Abstract: The 1992 Urban and Regional Planning Law, later catalogued as Chapter 38 of the Laws of the Federation of Nigeria (LFN) in 2004, is the latest in a series of legislations on physical planning in Nigeria. Contrived as a national legislation under a centralised administration, it was meant to be adopted by each of the 36 states of the country and the Federal Capital Territory, Abuja. However, 30 years on, full implementation of its provisions is yet to be effected. The objectives of this review article include an exploration of the content of the law and the status of its implementation across the 36 states in Nigeria from 1992 to 2022. The method used is qualitative, involving a review of secondary information from government documents, newspaper reports, and content analyses of provisions of the law in view of the realities of planning administration in the country. The article shows that only 11 states out of 36 have passed the law, demonstrating a general lacklustre attitude towards it. In addition, the required institutions of autonomous Local Planning Authorities and Development Control Departments, which the law prescribes as arrowheads in its implementation, are yet to be established, even in the states where the law has been legislated. The article discusses the provisions and relevance of the law and the wide gulf between its intent and the reality of urban growth in Nigeria. The article concludes by recognising the general lack of competence among the states in implementing the law and identified key issues including the need for future planning legislations to be more pragmatic by separating policy from detailed development control standards in their administration. 
      PubDate: 2022-09-19
      Issue No: Vol. 80, No. 1 (2022)
  • User-acceptance of sanitation technologies in South Africa and Malawi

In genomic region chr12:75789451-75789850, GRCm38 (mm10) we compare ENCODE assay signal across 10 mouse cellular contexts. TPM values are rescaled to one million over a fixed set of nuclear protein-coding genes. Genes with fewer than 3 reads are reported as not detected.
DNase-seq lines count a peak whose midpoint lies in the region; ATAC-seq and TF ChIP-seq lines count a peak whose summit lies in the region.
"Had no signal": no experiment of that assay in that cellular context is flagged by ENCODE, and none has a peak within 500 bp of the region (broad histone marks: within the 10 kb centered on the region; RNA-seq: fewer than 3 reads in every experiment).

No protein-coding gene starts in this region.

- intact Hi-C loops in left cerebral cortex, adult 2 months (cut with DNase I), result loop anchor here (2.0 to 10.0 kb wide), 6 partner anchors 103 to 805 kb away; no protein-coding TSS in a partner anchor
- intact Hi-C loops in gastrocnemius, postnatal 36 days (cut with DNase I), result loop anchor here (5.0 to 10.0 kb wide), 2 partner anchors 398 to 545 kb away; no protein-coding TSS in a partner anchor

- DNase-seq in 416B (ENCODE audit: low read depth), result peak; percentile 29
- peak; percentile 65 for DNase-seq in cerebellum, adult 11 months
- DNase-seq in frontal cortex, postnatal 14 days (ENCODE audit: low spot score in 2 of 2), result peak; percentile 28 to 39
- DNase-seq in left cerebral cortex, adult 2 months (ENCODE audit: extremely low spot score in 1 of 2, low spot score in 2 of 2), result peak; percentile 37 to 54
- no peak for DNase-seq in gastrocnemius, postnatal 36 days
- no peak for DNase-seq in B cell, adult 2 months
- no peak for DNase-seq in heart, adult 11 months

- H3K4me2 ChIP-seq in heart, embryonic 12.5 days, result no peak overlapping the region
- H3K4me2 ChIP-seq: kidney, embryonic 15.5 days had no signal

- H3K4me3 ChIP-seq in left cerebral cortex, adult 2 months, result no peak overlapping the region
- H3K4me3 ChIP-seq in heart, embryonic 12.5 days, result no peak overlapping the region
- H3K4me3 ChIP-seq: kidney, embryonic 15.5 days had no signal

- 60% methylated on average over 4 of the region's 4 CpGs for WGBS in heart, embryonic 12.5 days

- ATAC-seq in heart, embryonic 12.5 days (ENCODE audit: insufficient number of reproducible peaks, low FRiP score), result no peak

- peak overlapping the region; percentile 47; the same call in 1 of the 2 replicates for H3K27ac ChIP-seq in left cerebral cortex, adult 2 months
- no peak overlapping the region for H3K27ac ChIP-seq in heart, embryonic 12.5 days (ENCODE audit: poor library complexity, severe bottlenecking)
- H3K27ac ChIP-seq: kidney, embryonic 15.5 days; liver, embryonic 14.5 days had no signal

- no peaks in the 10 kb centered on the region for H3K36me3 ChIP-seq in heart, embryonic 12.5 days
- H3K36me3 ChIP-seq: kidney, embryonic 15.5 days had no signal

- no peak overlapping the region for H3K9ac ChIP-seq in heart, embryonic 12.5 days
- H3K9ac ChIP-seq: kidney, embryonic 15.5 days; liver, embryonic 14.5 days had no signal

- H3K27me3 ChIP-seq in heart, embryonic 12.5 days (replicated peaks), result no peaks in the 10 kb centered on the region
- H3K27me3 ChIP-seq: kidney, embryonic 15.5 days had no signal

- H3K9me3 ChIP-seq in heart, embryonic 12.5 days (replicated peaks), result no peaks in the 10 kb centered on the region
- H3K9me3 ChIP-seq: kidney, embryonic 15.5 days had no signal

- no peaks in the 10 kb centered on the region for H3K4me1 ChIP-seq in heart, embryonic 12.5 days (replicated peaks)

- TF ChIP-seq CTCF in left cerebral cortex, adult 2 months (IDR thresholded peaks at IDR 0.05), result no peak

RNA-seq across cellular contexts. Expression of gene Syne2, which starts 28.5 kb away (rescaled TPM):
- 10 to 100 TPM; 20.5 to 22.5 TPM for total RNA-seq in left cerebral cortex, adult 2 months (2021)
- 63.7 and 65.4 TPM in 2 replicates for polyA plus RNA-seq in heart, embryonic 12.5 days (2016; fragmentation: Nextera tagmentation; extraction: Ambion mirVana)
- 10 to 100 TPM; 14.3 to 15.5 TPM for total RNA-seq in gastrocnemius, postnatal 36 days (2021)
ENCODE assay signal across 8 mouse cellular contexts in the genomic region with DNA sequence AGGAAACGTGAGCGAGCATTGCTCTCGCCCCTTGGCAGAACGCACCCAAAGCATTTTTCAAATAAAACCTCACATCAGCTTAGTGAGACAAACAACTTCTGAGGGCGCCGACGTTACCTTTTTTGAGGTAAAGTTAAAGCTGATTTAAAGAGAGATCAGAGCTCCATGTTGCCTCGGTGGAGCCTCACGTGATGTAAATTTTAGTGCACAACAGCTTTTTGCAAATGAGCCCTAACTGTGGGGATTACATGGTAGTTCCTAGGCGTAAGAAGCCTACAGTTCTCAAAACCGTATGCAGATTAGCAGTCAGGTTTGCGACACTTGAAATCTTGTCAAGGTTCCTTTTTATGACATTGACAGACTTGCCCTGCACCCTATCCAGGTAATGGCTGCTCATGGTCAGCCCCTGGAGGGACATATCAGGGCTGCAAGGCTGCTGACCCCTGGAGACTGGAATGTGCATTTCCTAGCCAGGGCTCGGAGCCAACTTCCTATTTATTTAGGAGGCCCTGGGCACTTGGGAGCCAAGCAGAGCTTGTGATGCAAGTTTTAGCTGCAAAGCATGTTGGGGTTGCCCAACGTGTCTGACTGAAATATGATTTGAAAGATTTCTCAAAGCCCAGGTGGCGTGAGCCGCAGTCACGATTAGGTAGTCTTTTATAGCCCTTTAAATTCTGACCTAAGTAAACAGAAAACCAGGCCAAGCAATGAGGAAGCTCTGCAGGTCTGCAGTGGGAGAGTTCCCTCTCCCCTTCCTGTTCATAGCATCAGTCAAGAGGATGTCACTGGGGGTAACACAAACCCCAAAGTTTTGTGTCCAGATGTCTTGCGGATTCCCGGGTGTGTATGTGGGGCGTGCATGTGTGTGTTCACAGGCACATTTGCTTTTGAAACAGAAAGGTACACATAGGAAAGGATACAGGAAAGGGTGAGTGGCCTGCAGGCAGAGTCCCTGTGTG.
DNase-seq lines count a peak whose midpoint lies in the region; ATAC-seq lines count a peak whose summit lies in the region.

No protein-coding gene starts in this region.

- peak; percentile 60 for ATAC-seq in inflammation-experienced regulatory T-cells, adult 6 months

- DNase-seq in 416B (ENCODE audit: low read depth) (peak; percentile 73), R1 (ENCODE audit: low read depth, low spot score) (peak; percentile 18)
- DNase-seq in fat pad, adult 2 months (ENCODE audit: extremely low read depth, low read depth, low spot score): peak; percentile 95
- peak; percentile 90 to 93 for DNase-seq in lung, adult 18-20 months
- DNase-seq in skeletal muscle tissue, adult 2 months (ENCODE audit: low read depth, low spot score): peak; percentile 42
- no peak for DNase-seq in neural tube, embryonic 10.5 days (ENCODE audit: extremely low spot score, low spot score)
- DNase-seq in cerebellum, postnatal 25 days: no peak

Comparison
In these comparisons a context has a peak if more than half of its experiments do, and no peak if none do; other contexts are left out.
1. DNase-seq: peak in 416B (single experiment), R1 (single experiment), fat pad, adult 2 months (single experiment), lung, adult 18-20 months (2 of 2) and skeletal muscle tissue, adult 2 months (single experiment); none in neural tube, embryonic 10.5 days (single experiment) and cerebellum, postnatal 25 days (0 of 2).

• Authors: Emmanuel Kabundu, Sijekula Mbanga, Paul Makasa, Noxolo Ngema
      Pages: 88 - 104
      Abstract: There is a great need for the planning and implementation of sanitation technologies (STs) to take into consideration the user-acceptance factor and, therefore, limit resource wastage. This article aims to determine whether the pattern of relative importance of the factors that affect sanitation technology user-acceptance (STUA) is similar across study areas located in South Africa and Malawi with respect to the STs rolled out. Information from the study is especially critical for resource conservation, considering the recent relatively poor performance of the South African economy (a 7% slump) in 2020. Desktop research methods, using data from previous studies, were used to perform an analysis of the significance of the underlying factors that influence STUA. These were based on a systematic review that uses a structured protocol for literature review, together with the snowball approach. The methodology proposed by the Water Research Commission (WRC) under the sanitation suitability index was used to perform the sanitation technology comparisons. This article adds value to previous research in that, unlike previous research studies, it considers several relevant researched technologies to establish whether there exist similar patterns of relative significance of factors that influence STUA. Reliability, health, user- and technical acceptability were the predominant influencers of STUA. Education, training, and technical support are necessary throughout the sanitation project life cycle. 
      PubDate: 2022-09-19
      Issue No: Vol. 80, No. 1 (2022)
  • Building blocks in Planning research methodology: A roadmap to research
           design options

    • Authors: Niké Jacobs, Selna Cornelius
      Pages: 105 - 117
      Abstract: Making sense of the myriad of available research design options is generally an arduous task for researchers. Proper research design is, subsequently, often neglected in Planning research, resulting in superficial research outputs. To simplify this task of designing research, a roadmap was created with ‘building blocks’ that organises available research design options. Supportive and guiding literature references are also provided for each listed option in the ‘building blocks’ as a point of departure for researchers. These ‘building blocks’ were created by conducting a systematic review of peer-reviewed articles, books, and grey literature on methodology for social and applied sciences (with a specific focus on Planning). Planning students and researchers may use these ‘building blocks’ as a point of departure for identifying and choosing options when designing their own research. Planning educators may find it useful in designing a thorough research methodology course.
      PubDate: 2022-09-19
      Issue No: Vol. 80, No. 1 (2022)